Il Signor Max

Mario Camerini

Sog.: Amleto Palermi. Scen.: Mario Camerini, Mario Soldati. F.: Anchise Brizzi. M.: Mario Camerini. Scgf.: Gastone Medin. Mus.: Renzo Rossellini. Su.: Vittorio Trentino. Int.: Vittorio De Sica (Gianni il giornalaio/Max Varaldo), Assia Noris (Lauretta), Rubi Dalma (donna Paola), Caterina Collo (zia Lucia), Umberto Melnati (Riccardo), Mario Casaleggio (zio Pietro), Virgilio Riento (Peppe, il giornalaio), Romolo Costa (comandante Baldi), Desiderio Nobile (il maggiore). Prod.: C.O. Barbieri per Astra Film 35mm. D.: 86′. Bn.

T. it.: Italian title. T. int.: International title. T. alt.: Alternative title. Sog.: Story. Scen.: Screenplay. F.: Cinematography. M.: Editing. Scgf.: Set Design. Mus.: Music. Int.: Cast. Prod.: Production Company. L.: Length. D.: Running Time. f/s: Frames per second. Bn.: Black e White. Col.: Color. Da: Print source

Film Notes

per concessione di Ripley’s Film

According to the substantial and lively publicity campaign leading up to the release of the film and preparing its success, and from what one gathers in the comments by critics of the time, Il signor Max was seen more as a Mario Camerini film than as a Vittorio De Sica vehicle: anyway the fourth in a long and happy association that began in 1932 on Gli uomini, che mascalzoni, where the director is a guarantee of prestige and the young actor is “extremely charming”, but sometimes taking a back seat in the critical reviews to his co-star Assia Noris. On the other hand, Camerini recalled in his interview with Sergio Grmek Germani that although the original screen story written by Amleto Palermi was centered on a double-sided female character, divided between the two worlds – honest working class and wasteful  aristocracy – the  screenwriters, Camerini himself and Soldati, found it more interesting to use the actor who had already in Gli uomini… proven his ability to handle the challenge of switching class identities, an actor who had “an entire generation memorizing his features, his gestures and his songs,” (Lorenzo Pellizzari), and already was as well known in his mechanics uniform as in coat-tails from the theatre revue Za-bum.
(So as not to let a good idea go to waste, and since reutilization is a cornerstone of any genre, Soldati would use the doubleroled female character in Dora Nelson and Camerini in Una romantica avventura). Be that as it may, our “news vendor and gentleman” (Alberto Farassino),  glides through one of the most enduring and wonderful of all Italian romantic comedies (with its touch of screwball), without missing a beat or striking a sour note. Generally attempting to compare Italian efforts in this genre to American productions is not a worthy endeavor; but one might dare in the case of Signor Max, whose production values and directorial brilliance transform it well beyond the norm. The cruiser scenes are lush with art deco glamour, but what’s really stunning is the splendid fake-realism in Gianni/Max’s newsstand that, built in Cinecittà, is true heart of the film, “Clark Kent’s telephone booth” (again Farassino), an incubator of the dream of social comeuppance. American comedies differ in their showing an actual possibility of upward mobility, and heiresses could marry, if not news vendors, at least low rent journalists; Gianni’s happy ending calls for a return to normalcy: marriage to the secretary (granted she has a college degree, on the other hand he did go through high school), the claustrophobic uncle’s apartment, and the portrait of the Duce looking at you from the wall. Nonetheless he never completely gives up his secret identity as news vendor/gentleman, and as a result it’s a bit facile to trot out De Sica’s double personal life, his two families, his two Christmas dinners… but ultimately this is of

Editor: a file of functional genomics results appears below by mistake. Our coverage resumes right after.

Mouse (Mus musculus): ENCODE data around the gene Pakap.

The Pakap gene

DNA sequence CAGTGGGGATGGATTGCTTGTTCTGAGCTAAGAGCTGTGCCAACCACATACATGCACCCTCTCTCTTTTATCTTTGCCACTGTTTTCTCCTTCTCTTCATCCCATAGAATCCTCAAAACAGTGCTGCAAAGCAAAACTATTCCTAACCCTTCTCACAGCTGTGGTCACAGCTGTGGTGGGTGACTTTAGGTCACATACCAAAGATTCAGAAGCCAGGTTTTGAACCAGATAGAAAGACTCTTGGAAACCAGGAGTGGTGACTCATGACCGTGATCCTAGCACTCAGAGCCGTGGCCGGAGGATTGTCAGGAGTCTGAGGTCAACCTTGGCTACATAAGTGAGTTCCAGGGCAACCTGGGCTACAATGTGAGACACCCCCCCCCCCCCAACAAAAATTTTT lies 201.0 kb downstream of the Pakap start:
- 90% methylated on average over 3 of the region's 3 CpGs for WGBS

little interest. We prefer to consider that he saved his passionate, youthful love of disguise for his last role as a great actor, the imposter Bertone/General Della Rovere.

Paola Cristalli

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